Some of you may not understand that having Medicare does not necessarily mean that you have no financial responsibility for your health care services. Indeed, it is a complicated program, and I am learning right along with you! I would like to share a few basic facts with you, and explain some aspects that are a little more complex, as I have come to understand them.
- If your sole health insurance coverage is Medicare, then you are responsible for 20% of the Medicare Allowable amount for each visit. This is your co-pay. In addition to the contractual provider write-off, Medicare demands an additional reduction of 21% in its allowable rates for mental health services, which they call a “psychiatric reduction,” and which defaults to patient responsibility. (I agree, this seems like an arbitrary and discriminatory fee for being a mental health patient, and I would encourage you to voice your concerns about this to your elected officials, as well as to Medicare. However, for now, that’s the way it is).
- Beginning in January 2013, Medicare is imposing a deductible of $147. Each Medicare recipient must meet this deductible, out-of-pocket, before Medicare pays your claims.
- If you have secondary or supplemental coverage (which I highly encourage and have recommended to many of you), it may cover all or part of the patient responsibility of the Medicare Allowable rates. Medicare kindly bills your secondary insurance automatically after they process a claim, and the secondary insurers are generally obligated to cover any service that Medicare covers. In most cases, this process operates smoothly.
- Some of you have secondary or supplemental coverage with Medicaid. This could be in the form of secondary OHP (Oregon Health Plan, which should function as a secondary insurance) or QMB (Qualified Medicare Beneficiary, which also covers Medicare premiums for those who meet income requirements). As with other secondary providers, Medicare bills DHS/OHP automatically when they process the claim. Thus far, for me, this process is not operating so smoothly! DHS has not yet approved my application for recognition as an approved provider, even though Medicare has. Therefore, the State is not yet reimbursing me for secondary payment of services provided to you. This may be the reason you see outstanding balances on your statement. As one of 26 states who have entered into cooperative Demonstration Projects with Medicare as part of the implementation of the Affordable Care Act, I do expect the State of Oregon to help make the integration of care to dual-eligible clients a smoother process in the future.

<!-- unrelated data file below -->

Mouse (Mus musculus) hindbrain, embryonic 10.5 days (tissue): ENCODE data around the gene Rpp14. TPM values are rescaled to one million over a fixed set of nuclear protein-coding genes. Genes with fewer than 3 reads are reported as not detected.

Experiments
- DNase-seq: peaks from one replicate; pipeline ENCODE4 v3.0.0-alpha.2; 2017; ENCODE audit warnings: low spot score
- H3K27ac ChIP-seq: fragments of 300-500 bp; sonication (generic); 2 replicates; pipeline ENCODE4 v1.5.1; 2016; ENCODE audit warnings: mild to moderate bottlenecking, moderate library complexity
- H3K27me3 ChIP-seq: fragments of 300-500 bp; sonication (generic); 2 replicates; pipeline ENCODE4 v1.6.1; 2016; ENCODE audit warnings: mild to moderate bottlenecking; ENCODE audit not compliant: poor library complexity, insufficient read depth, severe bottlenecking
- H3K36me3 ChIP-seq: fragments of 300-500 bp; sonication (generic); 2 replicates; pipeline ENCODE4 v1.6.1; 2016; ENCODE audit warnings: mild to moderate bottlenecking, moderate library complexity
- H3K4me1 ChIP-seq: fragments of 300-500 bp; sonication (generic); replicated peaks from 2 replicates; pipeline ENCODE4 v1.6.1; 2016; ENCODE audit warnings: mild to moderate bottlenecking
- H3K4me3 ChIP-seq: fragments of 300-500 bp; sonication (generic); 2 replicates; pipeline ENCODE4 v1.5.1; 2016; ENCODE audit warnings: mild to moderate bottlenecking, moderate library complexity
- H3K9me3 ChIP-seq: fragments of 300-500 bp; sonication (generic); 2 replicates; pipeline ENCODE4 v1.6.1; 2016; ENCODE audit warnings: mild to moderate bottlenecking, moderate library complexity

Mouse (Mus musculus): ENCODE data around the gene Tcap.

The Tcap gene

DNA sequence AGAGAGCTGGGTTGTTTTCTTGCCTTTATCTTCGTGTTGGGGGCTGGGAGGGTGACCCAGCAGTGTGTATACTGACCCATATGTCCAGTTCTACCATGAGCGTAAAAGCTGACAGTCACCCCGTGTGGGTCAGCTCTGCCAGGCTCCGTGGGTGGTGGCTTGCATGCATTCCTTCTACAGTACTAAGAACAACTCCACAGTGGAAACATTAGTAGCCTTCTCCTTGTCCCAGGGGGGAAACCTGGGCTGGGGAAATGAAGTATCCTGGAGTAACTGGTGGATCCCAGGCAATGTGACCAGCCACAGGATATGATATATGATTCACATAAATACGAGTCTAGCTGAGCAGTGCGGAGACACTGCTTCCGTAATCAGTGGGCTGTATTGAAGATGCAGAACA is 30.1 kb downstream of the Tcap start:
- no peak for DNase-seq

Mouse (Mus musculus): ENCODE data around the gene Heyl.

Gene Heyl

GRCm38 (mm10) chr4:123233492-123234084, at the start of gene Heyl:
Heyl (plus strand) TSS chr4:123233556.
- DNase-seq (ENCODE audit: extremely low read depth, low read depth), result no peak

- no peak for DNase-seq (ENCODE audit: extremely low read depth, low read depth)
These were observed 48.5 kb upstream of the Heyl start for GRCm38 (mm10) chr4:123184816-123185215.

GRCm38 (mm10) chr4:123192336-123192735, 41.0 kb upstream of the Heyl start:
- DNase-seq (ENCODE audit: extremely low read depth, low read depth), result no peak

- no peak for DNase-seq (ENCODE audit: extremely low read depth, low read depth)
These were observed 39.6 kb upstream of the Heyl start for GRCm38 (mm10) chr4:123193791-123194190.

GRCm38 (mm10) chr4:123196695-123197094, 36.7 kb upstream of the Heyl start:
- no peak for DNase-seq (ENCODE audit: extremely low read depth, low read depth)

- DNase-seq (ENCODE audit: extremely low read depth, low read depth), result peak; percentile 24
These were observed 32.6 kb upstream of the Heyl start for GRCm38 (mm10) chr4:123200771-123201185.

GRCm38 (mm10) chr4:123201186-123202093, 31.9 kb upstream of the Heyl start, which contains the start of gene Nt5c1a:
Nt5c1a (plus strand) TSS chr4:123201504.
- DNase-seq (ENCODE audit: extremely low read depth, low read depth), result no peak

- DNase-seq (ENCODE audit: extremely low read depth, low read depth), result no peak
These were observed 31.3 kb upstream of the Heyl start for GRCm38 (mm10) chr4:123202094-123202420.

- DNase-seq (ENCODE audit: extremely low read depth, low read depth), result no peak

- Medicare is responsive to its recipients, and I encourage you to familiarize yourself with your rights and responsibilities by reading the mail you receive from CMS (Centers for Medicare/Medicaid Services) such as EOB’s (Explanation of Benefits) and other letters, navigating the CMS website, speaking with providers, and calling or writing Medicare with any concerns or questions you may have.
- Again, if you do not qualify for secondary Medicaid or QMB (which could be determined by visiting our local DHS office or the office of Seniors and People with Disabilities), I encourage you to consider the option of supplemental insurance through a private carrier. I can recommend to you the services of Ida Lewis, at Great Basin Insurance, for assistance in making the best choice for your individual needs.